Rick Carlisle is a Jerk
Rick Carlisle is a jerk. Or so this was what we were led to believe in the offseason of 2008 when the Dallas Mavericks were looking to replace recently deposed coach Avery Johnson. The warning signs against hiring Carlisle were all front-and-center. Apparently Carlisle’s handling of players in his coaching stops at Detroit and Indiana earned him a dubious reputation. He was headstrong, a know-it-all and never coddled players. You know, a jerk.
Of course nobody actually called Carlisle a jerk, but just as political figures dance around language as if their life depended on it, the basketball world was trying hard to avoid stating the obvious about Carlisle. Great with X’s and O’s, great work ethic, great pedigree. But, man, the dude’s a jerk.
Do you want a players’ coach or do you want a disciplinarian? This seems to be what it all boils down to in hiring professional coaches. If you want someone easygoing, patient and willing to meet players at their level, maybe you take a flier on Paul Westphal. If you want a ball-buster, screamer, type-A personality, maybe you go with Jerry Sloan. Either style can and has worked. It all depends on the right chemistry. Of course, that starts with the ownership and trickles all the way down to the last guy on the bench. In Detroit, Chuck Daly won a championship as a player’s coach and then Larry Brown many years later as a disciplinarian.
I can honestly say I really can’t remember who else was being considered by Mark Cuban and Donnie Nelson in the summer of ’08. Seems like they were kicking the tires on a Van Gundy and maybe former Wizards coach Eddie Jordan (maybe). Whoever else they were considering, it appeared that the Mavs brass knew who they wanted all along as they settled quickly on Carlisle.
All eyes were on Cuban as this was his first real coaching move. The pressure of finding the right man for the job had never been there before. When he bought the team in 2000, he was content to let Don Nelson man the bench until Nelson burned out in 2004. When Nelson stepped down mid-season, the Mavs stayed in-house and hired coach-in-waiting Avery Johnson.
Ah, Avery Johnson.
Avery’s tenure with the Mavs was strange, no way to get around it, and he tends to be a polarizing figure with all Mavs fans.
On one side of the coin, Avery was fun. He was a great interview. He had a high-pitched squeal combined with a swear-free tongue. He was animated, energized and hungry to prove his worth. He pushed this team defensively like it had never been pushed. And, in his first full season at the helm, he got this team to the NBA finals.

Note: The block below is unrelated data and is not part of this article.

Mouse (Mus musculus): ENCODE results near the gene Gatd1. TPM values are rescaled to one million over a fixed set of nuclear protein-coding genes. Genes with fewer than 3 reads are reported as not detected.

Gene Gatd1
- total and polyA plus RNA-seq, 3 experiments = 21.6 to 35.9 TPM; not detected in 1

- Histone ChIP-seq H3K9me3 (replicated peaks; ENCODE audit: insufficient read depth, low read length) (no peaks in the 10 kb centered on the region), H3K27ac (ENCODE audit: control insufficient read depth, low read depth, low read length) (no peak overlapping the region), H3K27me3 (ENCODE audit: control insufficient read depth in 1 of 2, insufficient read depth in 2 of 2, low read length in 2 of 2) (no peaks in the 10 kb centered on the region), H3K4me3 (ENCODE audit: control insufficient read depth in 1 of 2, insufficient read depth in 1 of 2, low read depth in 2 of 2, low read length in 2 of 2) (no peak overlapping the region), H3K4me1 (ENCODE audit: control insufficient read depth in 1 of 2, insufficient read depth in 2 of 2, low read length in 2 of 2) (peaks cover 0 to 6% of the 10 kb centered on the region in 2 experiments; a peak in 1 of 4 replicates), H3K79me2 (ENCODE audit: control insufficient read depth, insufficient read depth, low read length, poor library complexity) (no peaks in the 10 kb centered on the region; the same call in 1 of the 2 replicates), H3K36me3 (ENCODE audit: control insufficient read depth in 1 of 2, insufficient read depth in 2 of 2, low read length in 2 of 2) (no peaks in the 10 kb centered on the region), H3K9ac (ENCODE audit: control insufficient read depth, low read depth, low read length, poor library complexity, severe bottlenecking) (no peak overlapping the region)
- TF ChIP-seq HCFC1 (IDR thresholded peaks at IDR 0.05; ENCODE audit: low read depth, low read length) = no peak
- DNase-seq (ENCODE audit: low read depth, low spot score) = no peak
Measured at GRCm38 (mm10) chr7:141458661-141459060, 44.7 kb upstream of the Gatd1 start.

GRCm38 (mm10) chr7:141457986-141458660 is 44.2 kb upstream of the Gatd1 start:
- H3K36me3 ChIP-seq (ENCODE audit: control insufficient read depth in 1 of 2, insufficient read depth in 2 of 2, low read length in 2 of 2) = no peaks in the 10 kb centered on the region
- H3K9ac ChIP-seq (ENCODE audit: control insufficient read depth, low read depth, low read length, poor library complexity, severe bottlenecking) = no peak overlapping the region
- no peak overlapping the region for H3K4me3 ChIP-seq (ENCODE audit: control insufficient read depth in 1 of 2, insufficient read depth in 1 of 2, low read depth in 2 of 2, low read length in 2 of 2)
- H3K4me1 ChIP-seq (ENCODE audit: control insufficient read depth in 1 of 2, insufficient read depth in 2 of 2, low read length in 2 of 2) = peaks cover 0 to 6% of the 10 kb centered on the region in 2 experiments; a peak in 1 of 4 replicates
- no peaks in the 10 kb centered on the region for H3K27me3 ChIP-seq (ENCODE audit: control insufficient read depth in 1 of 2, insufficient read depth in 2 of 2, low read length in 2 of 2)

It looked like we had a coaching prodigy on our hands.
Yet the flip side has become all too obvious. His offensive game-planning always seemed to lack creativity. His eye for talent was shaky. His growing megalomania and his inability to adapt put him at odds with his players. Finally—the ultimate heresy—he suggested to the Mavs brass that trading away Dirk Nowitzki might be wise, as he thought Dirk was unable to lead a team to the championship.
That right there rightfully sunk his battleship.
Enter Rick Carlisle.
And the “Carlisle = Jerk” narrative looked to gain steam. This guy would never be confused for a player’s coach. How would this work with a veteran team?
Certainly he would never be able to get along with J Kidd, right?
As it happened, not only did they get along, he gave Kidd the reins to the offense.
Would he be able to maintain the new-found defensive intensity while diversifying the offense?
Okay, but could he help get Dirk to the next level?
See Championship, 2012.
More importantly, could he do what Joe Dumars deemed him unworthy of doing all those years ago in Detroit when Dumars sacked Carlisle in favor of Larry Brown in pursuit of the title? Bottom line—could Carlisle win it all?
Carlisle might have been a jerk at some point, though that hasn’t been seen in his stint in Big D. But the question remains, which is he—player’s coach or disciplinarian. Either way he’s no idiot. He can push buttons, draw up the perfect play and change on the fly. His cool head, supreme confidence and fearlessness will cement him as not only a good coach, but the greatest coach in Dallas Mavericks history.